Braddock Carnegie Library[edit]

Braddock Carnegie Library

Carnegie Free Library of Braddock is the first Carnegie Library in the United States built in nearby Braddock, Pennsylvania. Designed by William Halsey Wood in eclectic medieval style, it was built in 1888 and dedicated by Andrew Carnegie on March 30, 1889. An addition in more Richardson Romanesque style by Longfellow, Alden & Harlow was added in 1893. The library was named a National Historic Landmark in 2012, following its listing on the National Register of Historic Places in 1973, and is on the Pittsburgh History and Landmarks Foundation's List of Historic Landmarks.

Community Recreation[edit]

Brinton Avenue Park

Public Parks[edit]

  • Bell Avenue Recycle Park (Bell Avenue at Verona Street)
  • Brinton Avenue Park (Brinton Avenue)
  • Ridgeview Drive Park (Ridgeview Drive)

Athletic Fields[edit]

  • Braddock-North Braddock Little League Field (Jones Avenue at Bell Avenue)
  • North Braddock Heights Field (Wolfe Avenue at Locust Street)
  • Fairless Elementary Field (531 Jones Avenue)

Indoor Gymnasiums[edit]

  • Braddock Carnegie Library Gym (419 Library Street)
  • Braddock Community Center Boxing Gym (416 Library Street)

Public Golf Course[edit]

  • Grand View Golf Club (1000 Clubhouse Drive)

Community Youth Garden[edit]

  • Gardweeno Community Garden (Bell Avenue)

Walking & Riding Trails[edit]

  • Black Forest Trails (Brinton Extension)
  • Violet Way Trails (Violet Way)
  • Lindberg Blvd Trails (Lindberg Blvd)
  • NB Heights Trails (Mary Street & Erma Street)

Basketball Courts[edit]

  • Bowers Street (No Longer Used)
  • Brinton Avenue (No Longer Used)
  • Mary Street (No Longer Used)

Youth League Sports[edit]

  • Braddock Falcons Midget Football - The Braddock Falcons participate in the Allegheny County Midget Football League. They compete against teams from Clairton, Garfield, East End, Hill District, Homewood, Lincoln, North Side, North Shore, and Wilkinsburg. The league offers community youth to play organized football in age classifications of twerps, termites, mighty mites, and midgets. The Braddock Falcons use Scott High Stadium on Bell Avenue as their home field and travel to opponent fields in the Pittsburgh area.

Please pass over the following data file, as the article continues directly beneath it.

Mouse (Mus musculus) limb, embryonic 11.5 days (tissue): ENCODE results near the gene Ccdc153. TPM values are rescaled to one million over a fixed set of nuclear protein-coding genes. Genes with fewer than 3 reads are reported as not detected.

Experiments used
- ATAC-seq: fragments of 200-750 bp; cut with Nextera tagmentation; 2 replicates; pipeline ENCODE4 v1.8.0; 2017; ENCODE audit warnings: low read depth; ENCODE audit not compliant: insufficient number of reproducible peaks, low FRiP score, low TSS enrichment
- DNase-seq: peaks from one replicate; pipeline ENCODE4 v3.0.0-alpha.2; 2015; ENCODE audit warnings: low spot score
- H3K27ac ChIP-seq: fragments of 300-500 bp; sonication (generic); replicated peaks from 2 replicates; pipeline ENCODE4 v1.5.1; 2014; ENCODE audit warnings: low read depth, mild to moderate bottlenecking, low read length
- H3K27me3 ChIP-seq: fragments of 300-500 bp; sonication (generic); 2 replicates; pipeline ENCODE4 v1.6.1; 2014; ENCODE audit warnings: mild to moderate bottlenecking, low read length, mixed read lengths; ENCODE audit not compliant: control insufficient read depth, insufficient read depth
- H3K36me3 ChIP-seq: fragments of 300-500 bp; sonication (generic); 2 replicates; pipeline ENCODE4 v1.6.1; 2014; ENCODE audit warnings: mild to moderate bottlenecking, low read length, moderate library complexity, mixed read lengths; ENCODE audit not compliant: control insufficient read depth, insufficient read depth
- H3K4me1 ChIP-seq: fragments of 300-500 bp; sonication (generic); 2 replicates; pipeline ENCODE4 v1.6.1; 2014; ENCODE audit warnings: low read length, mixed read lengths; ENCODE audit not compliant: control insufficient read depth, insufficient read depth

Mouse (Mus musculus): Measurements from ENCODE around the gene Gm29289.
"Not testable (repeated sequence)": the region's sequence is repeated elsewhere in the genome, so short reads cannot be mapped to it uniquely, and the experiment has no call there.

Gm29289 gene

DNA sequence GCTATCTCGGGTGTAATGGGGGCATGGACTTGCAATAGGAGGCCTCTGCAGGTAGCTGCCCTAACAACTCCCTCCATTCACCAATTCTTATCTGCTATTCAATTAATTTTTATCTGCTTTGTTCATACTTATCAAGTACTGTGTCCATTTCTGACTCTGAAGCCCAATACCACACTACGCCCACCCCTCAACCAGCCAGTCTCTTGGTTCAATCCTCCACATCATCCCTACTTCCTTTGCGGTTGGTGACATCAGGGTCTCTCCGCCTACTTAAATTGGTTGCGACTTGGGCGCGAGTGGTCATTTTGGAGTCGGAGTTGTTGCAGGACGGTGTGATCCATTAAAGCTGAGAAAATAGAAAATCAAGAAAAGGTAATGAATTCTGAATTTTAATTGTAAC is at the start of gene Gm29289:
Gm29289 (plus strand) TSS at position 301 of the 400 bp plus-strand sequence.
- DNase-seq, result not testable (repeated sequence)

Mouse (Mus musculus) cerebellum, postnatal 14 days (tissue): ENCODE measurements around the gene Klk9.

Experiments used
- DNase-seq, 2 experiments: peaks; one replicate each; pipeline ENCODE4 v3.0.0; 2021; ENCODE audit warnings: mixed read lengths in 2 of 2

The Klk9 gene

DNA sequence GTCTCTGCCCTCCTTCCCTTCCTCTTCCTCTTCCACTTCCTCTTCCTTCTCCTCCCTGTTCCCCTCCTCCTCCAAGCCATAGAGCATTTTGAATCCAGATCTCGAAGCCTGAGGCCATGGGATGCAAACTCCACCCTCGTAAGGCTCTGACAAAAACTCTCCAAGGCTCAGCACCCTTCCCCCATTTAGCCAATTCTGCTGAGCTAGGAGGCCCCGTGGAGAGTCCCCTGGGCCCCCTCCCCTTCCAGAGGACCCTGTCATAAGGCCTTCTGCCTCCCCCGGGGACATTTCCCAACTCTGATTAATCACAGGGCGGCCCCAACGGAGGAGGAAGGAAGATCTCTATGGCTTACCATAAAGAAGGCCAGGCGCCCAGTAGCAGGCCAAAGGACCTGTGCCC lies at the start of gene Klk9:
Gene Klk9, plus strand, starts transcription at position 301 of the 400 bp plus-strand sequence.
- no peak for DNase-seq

• Braddock-North Braddock Little League - The Braddock-North Braddock Little League was established in 1952 as a Williamsport sanctioned league at Scott High Stadium for community youth to play organized baseball. The league offers spring signups for tee-ball, minor league, and little league. Scott High Field was noted to be one of the best little league fields for decades with the rare grass infield. All-Star teams over the decades have traveled around the region to participate in other tournaments. In 1979 the local All-Stars were the Pennsylvania State Champions.

Notable People[edit]

See also[edit]

References[edit]

  1. ^ "Race, Hispanic or Latino, Age, and Housing Occupancy: 2010 Census Redistricting Data (Public Law 94-171) Summary File (QT-PL), North Braddock borough, Pennsylvania". U.S. Census Bureau, American FactFinder 2. Retrieved September 21, 2011. 
  2. ^ "Braddock's Battlefield History Center". Retrieved 25 November 2013. 
  3. ^ "US Gazetteer files: 2010, 2000, and 1990". United States Census Bureau. 2011-02-12. Retrieved 2011-04-23. 
  4. ^ "Number of Inhabitants: Pennsylvania". 18th Census of the United States. U.S. Census Bureau. Retrieved 22 November 2013. 
  5. ^ "Pennsylvania: Population and Housing Unit Counts". U.S. Census Bureau. Retrieved 22 November 2013. 
  6. ^ a b "American FactFinder". United States Census Bureau. Retrieved 2008-01-31. 
  7. ^ "Annual Estimates of the Resident Population". U.S. Census Bureau. Retrieved 22 November 2013. 

External links[edit]